The Senate’s bill allowed State Senators to offer amendments that could address specific issues for their districts.  Senator Cyr requested and received $12 million in local funding for Cape Cod, Martha’s Vineyard and Nantucket. Senator Cyr’s local priorities represent investment in jobs, infrastructure, tourism, small businesses and non-profits, which are all segments of his district that promote economic development for the seasonal and year-round economy of Cape Cod, Martha’s Vineyard and Nantucket.  All of Senator Cyr’s local funding priorities made it into the bill signed by Governor Baker.


Senator Cyr Secures $12 Million in Local Priorities for Cape Cod, Martha’s Vineyard and Nantucket:


Amendment #161.1 - Aviation Job Training at Cape Cod Community College (Town of Barnstable)
This amendment would expend $100,000 to support Cape Cod Community College’s FAA-Certified Airframe and Powerplant Program. In 2012, Cape Cod Community College recognized the critical role that community colleges are to play in developing the workforce needed by regional employers, and worked with federal, state, local, and industry officials to develop a program that not only addresses a shortage of certified aircraft mechanics, but one that creates a pathway for a career with significant potential for advancement. 


Amendment #166 – Oceanside Performing Arts Center (Town of Barnstable) - Would designate $200,000 to be used for the planning and design of Oceanside Performing Arts Center in the Town of Barnstable. Oceanside Performing Arts Center would be a regional facility to serve Cape Cod, Martha's Vineyard, and Nantucket, which would stimulate economic development and promote tourism.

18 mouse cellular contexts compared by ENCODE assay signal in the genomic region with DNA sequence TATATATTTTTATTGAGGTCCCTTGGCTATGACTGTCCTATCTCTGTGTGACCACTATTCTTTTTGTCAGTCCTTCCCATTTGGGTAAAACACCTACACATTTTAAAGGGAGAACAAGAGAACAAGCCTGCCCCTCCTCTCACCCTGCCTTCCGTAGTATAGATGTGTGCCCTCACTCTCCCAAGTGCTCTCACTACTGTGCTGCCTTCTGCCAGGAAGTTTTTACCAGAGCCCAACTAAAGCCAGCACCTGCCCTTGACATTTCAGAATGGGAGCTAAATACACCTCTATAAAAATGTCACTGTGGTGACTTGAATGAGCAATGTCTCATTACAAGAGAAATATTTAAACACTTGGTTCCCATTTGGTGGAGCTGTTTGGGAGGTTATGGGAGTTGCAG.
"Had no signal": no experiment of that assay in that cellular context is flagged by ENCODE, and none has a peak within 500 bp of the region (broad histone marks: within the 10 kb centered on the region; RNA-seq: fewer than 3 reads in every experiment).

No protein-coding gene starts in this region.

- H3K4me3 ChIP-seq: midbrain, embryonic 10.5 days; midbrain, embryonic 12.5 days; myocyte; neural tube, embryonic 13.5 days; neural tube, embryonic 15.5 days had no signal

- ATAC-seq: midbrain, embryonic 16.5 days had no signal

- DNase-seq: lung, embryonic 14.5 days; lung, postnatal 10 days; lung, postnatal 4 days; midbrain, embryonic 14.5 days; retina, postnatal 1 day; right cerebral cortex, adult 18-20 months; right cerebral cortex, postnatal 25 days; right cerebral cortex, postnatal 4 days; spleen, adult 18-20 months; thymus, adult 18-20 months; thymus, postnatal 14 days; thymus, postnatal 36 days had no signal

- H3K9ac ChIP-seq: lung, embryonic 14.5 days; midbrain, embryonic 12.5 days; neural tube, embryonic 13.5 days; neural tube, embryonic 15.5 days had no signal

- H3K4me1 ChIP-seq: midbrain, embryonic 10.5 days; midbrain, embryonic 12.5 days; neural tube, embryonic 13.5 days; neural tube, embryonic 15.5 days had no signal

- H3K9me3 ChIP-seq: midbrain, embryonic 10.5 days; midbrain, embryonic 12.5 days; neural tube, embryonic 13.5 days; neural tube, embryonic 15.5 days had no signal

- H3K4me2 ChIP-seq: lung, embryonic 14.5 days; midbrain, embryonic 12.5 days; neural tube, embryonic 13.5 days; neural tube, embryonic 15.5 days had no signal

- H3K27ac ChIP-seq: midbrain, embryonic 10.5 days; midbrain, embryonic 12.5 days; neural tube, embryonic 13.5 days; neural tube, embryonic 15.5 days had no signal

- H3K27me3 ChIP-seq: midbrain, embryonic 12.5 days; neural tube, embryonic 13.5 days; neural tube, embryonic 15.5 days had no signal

Amendment #169 – Mashpee Watershed Management (Town of Mashpee) The $3,250,000 in requested funds would be used to design, engineer and construct a wastewater discharge force main and related disposal site. Placement of a new wastewater discharge force main would protect the Waquoit Bay and Popponesset Bay watersheds and support reasonable economic development in the Town of Mashpee's central business district. 

The upgraded sewer line and disposal beds would allow the transfer of wastewater from the treatment plant at Mashpee Commons to the southern portion of town, where a groundwater discharge will not impact either bay. The new infrastructure will enable the Town will enable compact, efficient development in the area without impacting sensitive systems that residents depend on for a water supply.